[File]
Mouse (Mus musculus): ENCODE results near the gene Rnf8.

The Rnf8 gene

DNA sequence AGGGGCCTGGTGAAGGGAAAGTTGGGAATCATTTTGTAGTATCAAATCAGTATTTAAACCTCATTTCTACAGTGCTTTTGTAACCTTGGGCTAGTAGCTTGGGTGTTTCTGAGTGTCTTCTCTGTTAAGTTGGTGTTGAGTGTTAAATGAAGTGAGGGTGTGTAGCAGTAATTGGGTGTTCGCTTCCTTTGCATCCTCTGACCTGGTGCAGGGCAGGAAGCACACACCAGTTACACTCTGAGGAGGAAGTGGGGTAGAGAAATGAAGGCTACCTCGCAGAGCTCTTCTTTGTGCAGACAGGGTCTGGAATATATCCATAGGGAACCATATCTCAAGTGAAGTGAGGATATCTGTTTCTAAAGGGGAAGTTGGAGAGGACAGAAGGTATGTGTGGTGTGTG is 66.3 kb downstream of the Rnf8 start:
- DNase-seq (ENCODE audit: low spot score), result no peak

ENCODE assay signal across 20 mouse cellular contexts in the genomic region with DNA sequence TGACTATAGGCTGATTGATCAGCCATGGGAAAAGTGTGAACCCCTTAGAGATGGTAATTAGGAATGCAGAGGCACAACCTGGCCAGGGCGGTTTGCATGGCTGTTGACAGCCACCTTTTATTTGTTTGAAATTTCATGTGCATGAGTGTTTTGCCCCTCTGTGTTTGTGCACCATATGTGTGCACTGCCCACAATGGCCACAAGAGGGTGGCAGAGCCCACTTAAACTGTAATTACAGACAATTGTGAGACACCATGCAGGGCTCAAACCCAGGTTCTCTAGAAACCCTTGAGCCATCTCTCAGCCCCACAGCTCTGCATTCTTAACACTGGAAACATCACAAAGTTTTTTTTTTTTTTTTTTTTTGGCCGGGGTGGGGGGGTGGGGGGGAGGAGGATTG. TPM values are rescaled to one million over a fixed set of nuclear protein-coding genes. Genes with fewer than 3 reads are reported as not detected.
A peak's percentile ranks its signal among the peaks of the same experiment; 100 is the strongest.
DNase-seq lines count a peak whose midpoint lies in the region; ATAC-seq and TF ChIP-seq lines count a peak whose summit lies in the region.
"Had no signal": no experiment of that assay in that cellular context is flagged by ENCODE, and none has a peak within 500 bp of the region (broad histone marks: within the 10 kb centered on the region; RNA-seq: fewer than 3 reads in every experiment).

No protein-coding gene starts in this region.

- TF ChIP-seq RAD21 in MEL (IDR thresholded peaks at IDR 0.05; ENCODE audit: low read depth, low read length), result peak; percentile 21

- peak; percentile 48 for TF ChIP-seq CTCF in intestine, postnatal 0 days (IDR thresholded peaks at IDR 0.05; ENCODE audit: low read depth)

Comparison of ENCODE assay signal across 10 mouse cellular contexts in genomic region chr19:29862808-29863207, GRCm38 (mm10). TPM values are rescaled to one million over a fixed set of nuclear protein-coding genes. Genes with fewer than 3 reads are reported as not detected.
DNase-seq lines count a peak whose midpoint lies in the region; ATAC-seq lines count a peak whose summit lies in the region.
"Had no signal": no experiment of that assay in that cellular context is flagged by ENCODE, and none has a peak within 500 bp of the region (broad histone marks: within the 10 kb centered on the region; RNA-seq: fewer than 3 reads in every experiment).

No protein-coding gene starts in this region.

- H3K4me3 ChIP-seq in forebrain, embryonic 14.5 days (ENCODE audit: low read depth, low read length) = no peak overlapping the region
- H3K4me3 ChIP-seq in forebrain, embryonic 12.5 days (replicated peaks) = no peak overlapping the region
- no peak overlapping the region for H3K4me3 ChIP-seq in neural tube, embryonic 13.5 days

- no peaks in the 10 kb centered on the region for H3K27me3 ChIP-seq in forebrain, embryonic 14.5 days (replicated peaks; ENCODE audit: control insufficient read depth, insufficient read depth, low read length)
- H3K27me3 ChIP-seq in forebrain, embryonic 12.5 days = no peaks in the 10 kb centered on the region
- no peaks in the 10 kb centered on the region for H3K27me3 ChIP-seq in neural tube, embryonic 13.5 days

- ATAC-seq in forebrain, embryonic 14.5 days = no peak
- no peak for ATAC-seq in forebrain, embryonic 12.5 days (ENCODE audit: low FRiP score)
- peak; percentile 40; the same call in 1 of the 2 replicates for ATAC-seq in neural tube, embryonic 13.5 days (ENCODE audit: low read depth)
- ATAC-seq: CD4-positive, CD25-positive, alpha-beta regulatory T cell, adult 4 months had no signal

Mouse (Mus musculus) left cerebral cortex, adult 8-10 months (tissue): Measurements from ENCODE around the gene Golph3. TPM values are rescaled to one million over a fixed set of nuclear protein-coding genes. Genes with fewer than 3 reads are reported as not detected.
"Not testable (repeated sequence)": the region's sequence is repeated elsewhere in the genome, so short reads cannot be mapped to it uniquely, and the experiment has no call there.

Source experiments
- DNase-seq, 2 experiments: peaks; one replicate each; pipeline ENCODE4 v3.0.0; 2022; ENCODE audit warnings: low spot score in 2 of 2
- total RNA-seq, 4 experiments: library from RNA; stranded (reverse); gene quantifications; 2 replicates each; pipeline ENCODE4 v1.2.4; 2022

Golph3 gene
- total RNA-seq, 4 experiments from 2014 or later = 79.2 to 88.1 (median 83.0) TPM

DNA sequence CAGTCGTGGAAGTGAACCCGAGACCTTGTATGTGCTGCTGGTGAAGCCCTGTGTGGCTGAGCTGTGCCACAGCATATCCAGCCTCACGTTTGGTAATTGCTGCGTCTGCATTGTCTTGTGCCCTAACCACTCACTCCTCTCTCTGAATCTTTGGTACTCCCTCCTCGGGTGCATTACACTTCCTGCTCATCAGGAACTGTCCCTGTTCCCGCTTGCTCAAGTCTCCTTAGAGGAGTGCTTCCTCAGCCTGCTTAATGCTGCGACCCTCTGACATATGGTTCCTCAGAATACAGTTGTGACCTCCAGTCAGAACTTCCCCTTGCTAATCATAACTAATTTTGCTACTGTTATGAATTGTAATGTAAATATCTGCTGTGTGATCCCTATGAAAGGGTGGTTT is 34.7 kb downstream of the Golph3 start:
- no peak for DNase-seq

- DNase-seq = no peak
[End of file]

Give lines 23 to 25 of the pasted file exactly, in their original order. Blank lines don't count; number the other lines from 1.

- no peak for ATAC-seq in forebrain, embryonic 12.5 days (ENCODE audit: low FRiP score)
- peak; percentile 40; the same call in 1 of the 2 replicates for ATAC-seq in neural tube, embryonic 13.5 days (ENCODE audit: low read depth)
- ATAC-seq: CD4-positive, CD25-positive, alpha-beta regulatory T cell, adult 4 months had no signal